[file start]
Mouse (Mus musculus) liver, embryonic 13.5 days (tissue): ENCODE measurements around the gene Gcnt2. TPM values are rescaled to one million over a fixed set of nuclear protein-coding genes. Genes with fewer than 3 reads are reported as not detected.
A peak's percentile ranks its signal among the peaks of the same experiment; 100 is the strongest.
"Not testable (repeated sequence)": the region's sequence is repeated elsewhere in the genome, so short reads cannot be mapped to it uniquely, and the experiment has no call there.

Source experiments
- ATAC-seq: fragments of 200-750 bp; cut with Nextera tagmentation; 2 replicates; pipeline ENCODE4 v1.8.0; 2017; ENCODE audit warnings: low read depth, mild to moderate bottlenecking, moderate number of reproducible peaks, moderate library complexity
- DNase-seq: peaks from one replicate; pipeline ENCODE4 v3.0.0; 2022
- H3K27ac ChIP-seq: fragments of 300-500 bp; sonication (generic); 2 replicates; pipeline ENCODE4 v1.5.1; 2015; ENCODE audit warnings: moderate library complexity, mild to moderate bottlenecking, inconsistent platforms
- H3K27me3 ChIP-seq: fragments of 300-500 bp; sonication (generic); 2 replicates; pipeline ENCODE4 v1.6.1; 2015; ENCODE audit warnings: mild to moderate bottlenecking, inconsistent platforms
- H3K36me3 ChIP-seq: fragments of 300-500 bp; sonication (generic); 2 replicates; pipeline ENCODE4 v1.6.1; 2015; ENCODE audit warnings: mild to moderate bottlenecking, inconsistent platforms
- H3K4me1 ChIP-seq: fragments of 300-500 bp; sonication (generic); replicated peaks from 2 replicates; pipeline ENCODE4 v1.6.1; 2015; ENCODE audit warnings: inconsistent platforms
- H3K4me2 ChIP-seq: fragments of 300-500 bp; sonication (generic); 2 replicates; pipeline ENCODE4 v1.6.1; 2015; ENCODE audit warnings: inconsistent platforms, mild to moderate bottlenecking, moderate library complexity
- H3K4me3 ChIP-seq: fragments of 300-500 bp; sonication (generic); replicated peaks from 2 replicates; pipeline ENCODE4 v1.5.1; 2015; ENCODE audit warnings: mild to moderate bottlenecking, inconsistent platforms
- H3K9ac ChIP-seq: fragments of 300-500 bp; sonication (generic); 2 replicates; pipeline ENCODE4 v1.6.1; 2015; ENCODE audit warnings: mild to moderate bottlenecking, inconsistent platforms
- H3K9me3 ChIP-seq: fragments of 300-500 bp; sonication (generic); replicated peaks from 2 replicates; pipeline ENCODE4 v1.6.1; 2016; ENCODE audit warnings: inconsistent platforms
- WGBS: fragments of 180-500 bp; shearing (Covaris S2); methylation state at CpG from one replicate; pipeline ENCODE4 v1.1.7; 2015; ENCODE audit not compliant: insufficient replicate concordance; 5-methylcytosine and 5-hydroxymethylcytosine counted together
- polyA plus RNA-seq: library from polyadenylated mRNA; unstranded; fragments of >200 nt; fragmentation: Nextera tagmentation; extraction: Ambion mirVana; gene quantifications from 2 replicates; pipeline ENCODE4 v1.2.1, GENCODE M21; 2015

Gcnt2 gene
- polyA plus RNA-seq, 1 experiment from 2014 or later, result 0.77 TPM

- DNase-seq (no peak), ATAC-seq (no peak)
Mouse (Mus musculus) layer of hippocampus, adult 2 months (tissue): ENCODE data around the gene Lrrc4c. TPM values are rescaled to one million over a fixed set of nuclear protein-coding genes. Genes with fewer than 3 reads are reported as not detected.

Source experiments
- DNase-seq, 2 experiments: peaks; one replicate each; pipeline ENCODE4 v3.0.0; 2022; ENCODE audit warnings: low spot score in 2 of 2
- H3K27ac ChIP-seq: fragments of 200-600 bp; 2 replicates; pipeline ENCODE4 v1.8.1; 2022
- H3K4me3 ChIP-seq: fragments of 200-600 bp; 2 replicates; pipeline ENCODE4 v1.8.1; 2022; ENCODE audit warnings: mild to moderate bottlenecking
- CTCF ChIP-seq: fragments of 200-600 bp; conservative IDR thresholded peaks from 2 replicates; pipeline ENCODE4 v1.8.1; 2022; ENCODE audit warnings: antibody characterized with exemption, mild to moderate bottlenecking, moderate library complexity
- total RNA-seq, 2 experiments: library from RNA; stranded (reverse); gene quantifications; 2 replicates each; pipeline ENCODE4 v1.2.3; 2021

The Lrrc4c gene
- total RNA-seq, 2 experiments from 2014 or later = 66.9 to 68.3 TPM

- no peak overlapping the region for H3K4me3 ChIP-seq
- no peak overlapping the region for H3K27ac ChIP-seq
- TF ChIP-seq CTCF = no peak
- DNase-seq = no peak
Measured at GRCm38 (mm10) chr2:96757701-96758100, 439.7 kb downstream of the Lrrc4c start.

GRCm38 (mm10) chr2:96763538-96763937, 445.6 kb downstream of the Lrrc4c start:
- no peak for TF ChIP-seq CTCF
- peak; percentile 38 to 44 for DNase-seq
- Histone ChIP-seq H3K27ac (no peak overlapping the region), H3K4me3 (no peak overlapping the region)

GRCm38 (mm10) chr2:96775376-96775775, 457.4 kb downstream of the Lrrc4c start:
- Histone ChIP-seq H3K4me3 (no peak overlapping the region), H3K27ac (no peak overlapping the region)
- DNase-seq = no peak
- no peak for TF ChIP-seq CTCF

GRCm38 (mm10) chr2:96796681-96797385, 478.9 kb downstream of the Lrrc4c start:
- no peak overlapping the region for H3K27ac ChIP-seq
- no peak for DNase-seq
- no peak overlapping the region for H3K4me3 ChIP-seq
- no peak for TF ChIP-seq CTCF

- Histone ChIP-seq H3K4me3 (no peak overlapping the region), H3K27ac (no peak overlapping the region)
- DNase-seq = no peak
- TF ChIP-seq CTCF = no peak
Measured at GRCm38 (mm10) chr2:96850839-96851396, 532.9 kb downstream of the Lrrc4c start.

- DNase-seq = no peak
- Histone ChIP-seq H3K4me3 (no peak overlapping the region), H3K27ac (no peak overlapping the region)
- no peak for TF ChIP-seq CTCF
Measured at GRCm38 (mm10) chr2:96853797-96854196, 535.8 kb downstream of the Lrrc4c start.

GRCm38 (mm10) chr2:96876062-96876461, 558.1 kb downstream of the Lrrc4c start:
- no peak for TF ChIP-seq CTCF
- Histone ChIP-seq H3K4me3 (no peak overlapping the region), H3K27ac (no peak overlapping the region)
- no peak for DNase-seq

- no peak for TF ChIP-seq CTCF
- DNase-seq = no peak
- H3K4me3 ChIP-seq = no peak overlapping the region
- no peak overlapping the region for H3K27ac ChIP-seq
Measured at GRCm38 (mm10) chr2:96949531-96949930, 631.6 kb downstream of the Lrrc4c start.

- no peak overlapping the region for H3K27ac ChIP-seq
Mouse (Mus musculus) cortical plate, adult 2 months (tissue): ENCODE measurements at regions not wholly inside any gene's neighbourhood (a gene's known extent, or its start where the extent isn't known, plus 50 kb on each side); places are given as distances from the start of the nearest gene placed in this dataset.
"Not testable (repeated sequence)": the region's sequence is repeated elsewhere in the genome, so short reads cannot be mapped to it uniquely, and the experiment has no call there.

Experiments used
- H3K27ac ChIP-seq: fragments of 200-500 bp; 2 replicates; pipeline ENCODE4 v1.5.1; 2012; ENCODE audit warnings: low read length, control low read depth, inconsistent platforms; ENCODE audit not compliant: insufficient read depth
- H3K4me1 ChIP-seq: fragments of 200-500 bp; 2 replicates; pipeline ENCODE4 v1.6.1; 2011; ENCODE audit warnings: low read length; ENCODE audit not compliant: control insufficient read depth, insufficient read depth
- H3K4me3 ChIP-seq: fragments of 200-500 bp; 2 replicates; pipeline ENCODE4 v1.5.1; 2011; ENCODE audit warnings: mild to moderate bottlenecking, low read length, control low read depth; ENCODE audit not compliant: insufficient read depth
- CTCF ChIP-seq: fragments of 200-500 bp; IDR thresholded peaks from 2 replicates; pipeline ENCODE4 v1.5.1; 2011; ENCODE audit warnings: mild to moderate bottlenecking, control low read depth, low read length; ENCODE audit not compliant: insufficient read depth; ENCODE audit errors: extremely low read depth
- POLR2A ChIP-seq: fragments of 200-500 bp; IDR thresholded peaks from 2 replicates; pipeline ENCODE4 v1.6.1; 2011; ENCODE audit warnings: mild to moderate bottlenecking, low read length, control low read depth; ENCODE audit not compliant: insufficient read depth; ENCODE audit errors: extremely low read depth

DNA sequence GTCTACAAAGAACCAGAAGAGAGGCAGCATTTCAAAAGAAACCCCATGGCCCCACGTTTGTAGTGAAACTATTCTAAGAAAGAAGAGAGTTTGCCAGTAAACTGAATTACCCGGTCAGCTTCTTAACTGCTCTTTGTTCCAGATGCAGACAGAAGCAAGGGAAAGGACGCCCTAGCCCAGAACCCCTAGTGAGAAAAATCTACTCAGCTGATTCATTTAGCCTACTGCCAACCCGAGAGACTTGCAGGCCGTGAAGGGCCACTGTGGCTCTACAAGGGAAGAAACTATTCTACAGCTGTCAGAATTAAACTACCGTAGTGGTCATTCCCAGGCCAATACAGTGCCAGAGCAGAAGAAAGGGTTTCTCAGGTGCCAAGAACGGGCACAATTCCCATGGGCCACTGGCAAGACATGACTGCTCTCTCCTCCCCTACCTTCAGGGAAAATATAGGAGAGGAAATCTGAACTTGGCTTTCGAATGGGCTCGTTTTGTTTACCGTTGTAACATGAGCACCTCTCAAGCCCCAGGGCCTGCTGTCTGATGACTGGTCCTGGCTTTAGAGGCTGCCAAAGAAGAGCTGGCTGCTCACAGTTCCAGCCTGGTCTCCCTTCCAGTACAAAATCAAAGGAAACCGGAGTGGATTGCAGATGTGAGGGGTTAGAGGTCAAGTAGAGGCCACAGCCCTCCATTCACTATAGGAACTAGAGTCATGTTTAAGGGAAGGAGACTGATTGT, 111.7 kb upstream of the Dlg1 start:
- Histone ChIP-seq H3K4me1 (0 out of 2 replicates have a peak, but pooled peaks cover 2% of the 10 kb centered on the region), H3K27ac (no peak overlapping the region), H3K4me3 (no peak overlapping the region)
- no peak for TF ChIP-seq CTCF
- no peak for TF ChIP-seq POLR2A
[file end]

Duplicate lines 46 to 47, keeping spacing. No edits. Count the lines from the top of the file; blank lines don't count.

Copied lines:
- no peak for TF ChIP-seq CTCF

- Histone ChIP-seq H3K4me3 (no peak overlapping the region), H3K27ac (no peak overlapping the region)